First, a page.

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Bookworm
May 18, 2010 Bookworm rated it really liked it  ·  review of another edition
The Lumby Lines is first in a series of five books. Lumby is a cozy little town, whose local newspaper 'The Lumby Lines', reports all the goings on of the community and its residents.
Montis Abbey was once a monastery, but has since been destroyed by a fire. While on vacation, Mark and Pamela Walker stumble upon the previous monastery. They decide to make a break from their hectic lives and purchase the Abbey. They plan on restoring it and turning it into an Inn.
As Pam and Mark are hard at work
...more
Cheryl
Mar 15, 2010 Cheryl rated it it was amazing  ·  review of another edition
Married couple, Mark and Pam Walker is on their vacation, when they stumble upon the small town of Lumby. It is in Lumby that the Walkers discover their dream come true. There was an abbey, Montis Abbey that burned down a long time ago. The abbey is nestled on a bunch of land that overlooks an orchard. The Walkers purchase the abbey. They decide to turn it into a bed and breakfast. They people of Lumby are excited to have new life in the old abbey. Well most people are excited. William Beezer, o ...more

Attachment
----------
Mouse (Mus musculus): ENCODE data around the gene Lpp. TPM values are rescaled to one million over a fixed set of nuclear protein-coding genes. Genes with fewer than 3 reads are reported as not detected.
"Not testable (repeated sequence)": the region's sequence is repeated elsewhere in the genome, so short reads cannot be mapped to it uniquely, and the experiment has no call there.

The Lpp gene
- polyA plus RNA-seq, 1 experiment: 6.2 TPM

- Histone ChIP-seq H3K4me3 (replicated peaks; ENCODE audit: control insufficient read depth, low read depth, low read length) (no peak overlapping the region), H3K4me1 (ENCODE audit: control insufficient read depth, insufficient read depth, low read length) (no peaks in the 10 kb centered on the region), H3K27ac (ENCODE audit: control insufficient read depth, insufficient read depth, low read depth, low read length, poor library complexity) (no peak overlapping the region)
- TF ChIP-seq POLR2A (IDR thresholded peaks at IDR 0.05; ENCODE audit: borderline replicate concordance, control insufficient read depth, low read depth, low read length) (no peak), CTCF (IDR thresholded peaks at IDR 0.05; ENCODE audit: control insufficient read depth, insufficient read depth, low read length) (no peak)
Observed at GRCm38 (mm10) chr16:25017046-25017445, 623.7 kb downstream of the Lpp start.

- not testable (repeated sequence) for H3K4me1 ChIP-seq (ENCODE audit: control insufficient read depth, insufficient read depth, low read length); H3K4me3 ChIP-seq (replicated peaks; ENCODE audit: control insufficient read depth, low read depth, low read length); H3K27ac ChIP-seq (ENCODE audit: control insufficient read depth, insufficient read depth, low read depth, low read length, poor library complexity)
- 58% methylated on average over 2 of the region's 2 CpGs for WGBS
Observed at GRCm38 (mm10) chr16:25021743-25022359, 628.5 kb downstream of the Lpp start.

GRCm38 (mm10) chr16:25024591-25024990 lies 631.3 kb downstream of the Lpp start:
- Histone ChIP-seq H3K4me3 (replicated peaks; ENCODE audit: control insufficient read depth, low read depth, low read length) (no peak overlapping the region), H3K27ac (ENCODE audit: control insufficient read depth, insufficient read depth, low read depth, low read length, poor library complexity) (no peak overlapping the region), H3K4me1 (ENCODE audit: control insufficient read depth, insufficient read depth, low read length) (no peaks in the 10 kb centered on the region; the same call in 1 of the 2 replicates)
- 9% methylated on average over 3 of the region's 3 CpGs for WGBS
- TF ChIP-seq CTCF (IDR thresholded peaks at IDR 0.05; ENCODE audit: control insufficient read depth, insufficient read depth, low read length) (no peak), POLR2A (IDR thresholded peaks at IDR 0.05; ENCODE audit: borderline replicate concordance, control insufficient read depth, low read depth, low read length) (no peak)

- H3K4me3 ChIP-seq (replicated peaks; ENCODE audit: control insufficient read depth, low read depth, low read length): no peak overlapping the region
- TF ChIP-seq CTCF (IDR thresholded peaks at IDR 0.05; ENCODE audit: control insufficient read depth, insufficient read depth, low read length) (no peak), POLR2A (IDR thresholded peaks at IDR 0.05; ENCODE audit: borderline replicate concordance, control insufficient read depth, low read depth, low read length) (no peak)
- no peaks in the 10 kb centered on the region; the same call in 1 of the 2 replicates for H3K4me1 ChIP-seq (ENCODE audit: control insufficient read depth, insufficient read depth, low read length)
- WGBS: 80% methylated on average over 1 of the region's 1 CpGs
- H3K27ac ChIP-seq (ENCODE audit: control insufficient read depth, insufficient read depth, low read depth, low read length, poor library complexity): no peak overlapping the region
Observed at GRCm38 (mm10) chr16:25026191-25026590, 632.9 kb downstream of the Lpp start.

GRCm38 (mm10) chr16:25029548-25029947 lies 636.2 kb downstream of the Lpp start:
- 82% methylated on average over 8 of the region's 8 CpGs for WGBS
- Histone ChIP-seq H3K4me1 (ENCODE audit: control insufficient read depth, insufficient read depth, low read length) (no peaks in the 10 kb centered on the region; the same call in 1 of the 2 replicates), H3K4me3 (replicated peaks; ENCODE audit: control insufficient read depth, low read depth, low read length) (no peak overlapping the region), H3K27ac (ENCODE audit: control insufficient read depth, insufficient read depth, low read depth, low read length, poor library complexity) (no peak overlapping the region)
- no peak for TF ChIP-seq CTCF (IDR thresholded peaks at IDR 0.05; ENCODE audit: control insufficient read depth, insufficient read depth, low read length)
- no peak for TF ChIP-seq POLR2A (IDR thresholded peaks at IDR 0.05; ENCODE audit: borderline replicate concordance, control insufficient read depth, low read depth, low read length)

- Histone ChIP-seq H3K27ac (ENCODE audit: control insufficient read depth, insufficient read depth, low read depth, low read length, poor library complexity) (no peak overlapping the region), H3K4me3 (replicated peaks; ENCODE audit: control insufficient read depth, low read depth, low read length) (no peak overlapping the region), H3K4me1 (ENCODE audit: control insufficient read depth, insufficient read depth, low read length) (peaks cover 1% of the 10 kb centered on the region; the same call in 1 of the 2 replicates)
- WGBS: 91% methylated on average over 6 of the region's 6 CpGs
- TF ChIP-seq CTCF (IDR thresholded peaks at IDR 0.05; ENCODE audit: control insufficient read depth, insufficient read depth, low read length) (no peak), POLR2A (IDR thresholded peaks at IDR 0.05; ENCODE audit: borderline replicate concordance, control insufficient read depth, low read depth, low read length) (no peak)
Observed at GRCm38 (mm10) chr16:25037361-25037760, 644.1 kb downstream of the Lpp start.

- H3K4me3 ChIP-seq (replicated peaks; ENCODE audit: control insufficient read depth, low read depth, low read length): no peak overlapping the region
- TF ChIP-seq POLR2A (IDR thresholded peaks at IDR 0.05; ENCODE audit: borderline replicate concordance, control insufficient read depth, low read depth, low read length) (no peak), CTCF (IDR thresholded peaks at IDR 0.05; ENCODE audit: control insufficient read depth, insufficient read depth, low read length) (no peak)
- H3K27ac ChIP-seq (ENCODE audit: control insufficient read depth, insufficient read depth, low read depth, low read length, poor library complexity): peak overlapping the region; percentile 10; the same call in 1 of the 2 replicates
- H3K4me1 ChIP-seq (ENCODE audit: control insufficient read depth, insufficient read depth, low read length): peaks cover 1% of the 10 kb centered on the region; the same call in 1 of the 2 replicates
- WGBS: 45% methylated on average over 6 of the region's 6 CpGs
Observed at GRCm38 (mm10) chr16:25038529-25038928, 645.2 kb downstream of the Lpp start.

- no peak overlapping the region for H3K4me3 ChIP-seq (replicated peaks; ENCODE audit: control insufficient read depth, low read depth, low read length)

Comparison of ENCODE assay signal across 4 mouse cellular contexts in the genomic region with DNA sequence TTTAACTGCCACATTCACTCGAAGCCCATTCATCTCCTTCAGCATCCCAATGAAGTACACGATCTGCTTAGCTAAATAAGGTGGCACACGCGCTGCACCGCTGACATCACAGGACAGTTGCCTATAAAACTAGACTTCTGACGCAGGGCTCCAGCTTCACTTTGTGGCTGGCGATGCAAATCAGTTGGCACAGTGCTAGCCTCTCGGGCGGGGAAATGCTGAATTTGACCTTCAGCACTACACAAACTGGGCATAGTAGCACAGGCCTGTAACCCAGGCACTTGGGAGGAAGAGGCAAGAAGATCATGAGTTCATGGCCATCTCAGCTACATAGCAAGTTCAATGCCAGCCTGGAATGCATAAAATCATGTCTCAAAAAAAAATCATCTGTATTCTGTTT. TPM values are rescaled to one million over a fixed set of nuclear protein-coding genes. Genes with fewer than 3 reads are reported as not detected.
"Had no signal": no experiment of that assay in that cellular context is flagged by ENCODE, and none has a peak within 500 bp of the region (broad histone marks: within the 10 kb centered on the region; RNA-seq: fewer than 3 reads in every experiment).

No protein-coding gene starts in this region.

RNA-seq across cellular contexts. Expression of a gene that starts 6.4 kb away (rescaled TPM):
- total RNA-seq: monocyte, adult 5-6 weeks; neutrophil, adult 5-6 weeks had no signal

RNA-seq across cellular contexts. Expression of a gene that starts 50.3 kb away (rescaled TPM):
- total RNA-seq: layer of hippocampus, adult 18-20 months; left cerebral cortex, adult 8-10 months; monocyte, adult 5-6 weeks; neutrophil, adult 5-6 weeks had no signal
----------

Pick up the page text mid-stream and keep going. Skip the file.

Sahar Sabati
Nov 01, 2013 Sahar Sabati rated it it was amazing  ·  review of another edition
This was by far one of the most delightful books I have read in a long time.

The Lumby Lines: A Novel is much more than a story set in a little town; rather, it’s the story of a small town. The author provides for a wonderful journey straight into the heart of Lumby as well as an exploration of the nature of what makes small towns anything but boring. For those of you who know the show, Lumby Line: A Nobel reminds me a lot of the Canadian TV show Corner Gas; by the last page of this book, just li
...more
Teresa
Apr 18, 2010 Teresa rated it really liked it  ·  review of another edition


Synopsis from the back of the book:

Nestled in the Northwest is a quaint little town that its quirky residents are proud to call home. With charming shops lining its one main thoroughfare, Lumby has the oldest apple tree in the county and the smallest bank in the state. And though it's hours from the nearest big city, you'll always find Lumby close to your heart...